And, they can’t all be tourists, he notes. The superhero movies are certainly the main reason for this explosion of popularity, “I think there is something interesting about the way these movies have helped promote these heroes in many places. It has nudged political cultures in different ways. The US, UK and Canada are the three countries where superheroes are on fertile soil, but the movies battered that door down a little more. People are more likely to come to superhero stories through the movies than through the comics.”
Superheroes and Feminism
In his book, Dittmer spends a certain amount of time analyzing and exploring issues around representation, looking at gender, diversity and multiculturalism. He addresses the simple question “Why are almost all superheroes male?” from two perspectives that he introduces as follows: first by looking at the masculine superhero body in action, through which the state is produced as a ‘hard’ masculine shell protecting the ‘soft’ feminine nation. And secondly, that of the textual representations of domesticity and feminist values. In its chapter focused on gender, Dittmer examines masculinity and misogyny, hetero-heroism, and feminism. “There has been a concerted effort to break out of the old mould” says Dittmer, “almost every single character has been feminised and diversified – I think that the industry realised the previous model was a death spiral: since the late 1990’s it’s become more inward looking, trying to keep the fan-base happy, and that fan-base has gotten older, and it’s hard for new people to get interested since many stories also became so dark. Sometimes, when I read Captain America I wonder who all those characters are. And some story lines appear that I hadn’t read before, so it can be difficult to follow. They knew that the way it was going was unsustainable, so they moved towards more diversity.”
A Marvel executive had announced that their emphasis on diversity may have alienated readers, creating quite a stir among many people celebrating and advocating for more diversity in comics. “I’m not surprised that sales have gone down,” says Dittmer, “the trick is to get new people to read them. Because of the way comics are bought and sold, it is very hard for new readers to discover them.” He adds that including more diverse narratives into comics is clearly going to be a process. “The economic logic revolves more around the movies, these comics are – to me – kind of incubators of story lines, characters, and of course, a fan-base. I think the comics do not have to sell enough to cover their expenses, they can run at a loss and make billions on the next Avengers movie. That’s why I think they do themselves a favor by diversifying their characters: for one, many of the actors – at least in the Marvel movies – are looking into moving out as they’re getting old, so you’re going to have to replace these characters. They’ve also taken a lot of heat being pretty white male, which is the legacy of these characters from the sixties. So now you have a new opportunity to take some of the new characters and move them to the big screen and solve a lot of these issues”.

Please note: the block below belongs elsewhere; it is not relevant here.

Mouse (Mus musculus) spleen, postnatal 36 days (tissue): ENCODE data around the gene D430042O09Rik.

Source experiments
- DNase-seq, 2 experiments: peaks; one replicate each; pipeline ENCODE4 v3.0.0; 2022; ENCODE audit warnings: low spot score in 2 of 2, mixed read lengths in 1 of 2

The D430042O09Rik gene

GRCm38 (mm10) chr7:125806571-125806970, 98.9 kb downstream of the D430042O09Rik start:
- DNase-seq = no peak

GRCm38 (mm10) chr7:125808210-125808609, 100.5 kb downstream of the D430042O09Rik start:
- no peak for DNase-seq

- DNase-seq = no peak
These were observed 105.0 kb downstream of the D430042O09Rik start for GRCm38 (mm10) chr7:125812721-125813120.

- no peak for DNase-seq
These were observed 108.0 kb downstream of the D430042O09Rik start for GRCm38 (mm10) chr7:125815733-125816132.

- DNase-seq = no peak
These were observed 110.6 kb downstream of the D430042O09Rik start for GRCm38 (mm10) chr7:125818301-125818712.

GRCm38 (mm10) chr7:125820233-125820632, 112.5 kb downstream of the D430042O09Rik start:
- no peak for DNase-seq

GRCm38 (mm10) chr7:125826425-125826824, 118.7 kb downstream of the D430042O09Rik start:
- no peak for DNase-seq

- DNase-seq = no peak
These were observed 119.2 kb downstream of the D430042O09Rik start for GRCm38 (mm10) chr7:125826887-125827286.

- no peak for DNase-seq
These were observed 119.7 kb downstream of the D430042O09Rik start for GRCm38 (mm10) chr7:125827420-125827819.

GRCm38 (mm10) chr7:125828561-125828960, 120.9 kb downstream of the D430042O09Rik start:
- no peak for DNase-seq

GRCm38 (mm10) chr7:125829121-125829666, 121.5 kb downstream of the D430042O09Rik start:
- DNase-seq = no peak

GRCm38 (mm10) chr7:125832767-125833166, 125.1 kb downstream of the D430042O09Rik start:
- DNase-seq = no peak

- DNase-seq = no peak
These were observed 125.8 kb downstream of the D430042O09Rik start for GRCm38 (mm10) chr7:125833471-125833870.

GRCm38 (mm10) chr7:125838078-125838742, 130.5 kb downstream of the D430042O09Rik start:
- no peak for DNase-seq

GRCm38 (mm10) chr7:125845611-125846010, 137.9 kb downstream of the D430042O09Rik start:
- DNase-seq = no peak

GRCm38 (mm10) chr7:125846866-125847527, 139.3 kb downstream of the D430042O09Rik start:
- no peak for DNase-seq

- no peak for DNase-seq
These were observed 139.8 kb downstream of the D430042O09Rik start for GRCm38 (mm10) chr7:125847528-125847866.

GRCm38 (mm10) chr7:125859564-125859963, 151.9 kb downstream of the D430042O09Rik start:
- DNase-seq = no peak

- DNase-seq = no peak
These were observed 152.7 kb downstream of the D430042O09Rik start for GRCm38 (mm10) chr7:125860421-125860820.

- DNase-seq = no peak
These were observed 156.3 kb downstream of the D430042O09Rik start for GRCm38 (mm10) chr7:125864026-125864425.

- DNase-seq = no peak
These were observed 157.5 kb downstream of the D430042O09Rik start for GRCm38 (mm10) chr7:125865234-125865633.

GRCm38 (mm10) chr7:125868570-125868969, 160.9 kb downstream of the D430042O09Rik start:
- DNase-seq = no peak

This process cannot happen without bringing diversity into the industry, starting with writers and artists.
“It is essential,” Dittmer agrees, giving the examples of Ta-Nehisi Coates, “an amazing thinker on race” who has written a few issues of Black Panther, and G. Willow Wilson, one of the creators and veteran writer of Ms Marvel. Dittmer says he welcomes anything that will freshen the genre and bring in new perspectives: “having a wide range of voices offering a nuanced take on things is very important, especially that there unfortunately is, within superhero comics, a strain of misogyny and racism.”
Unfortunately Marvel has since canceled Ta-Nehisi Coates and Roxane Gay's Black Panther comics because sales were low.
As already highlighted through the painting chosen for the cover of this book, Dittmer opens the door for an in-depth conversation about representation and the way narratives shape our visions of the world. “When I finished the book,” says Dittmer about the painting, “I got in touch with my contact at Marvel to ask for permission to use as many images as I could for the book. They’ve been very generous and allowed me to use many good ones. But they were also concerned about the title of the book, which could have sounded like a title for one of their own stories, so they wanted to see the cover to make sure it didn’t look like one of their comics. It took them two minutes to get back to me after they saw my cover: nobody was going to mistake my book for a Marvel comic. I thought it was great because they understood what the cover of the book was doing and they were OK with it.”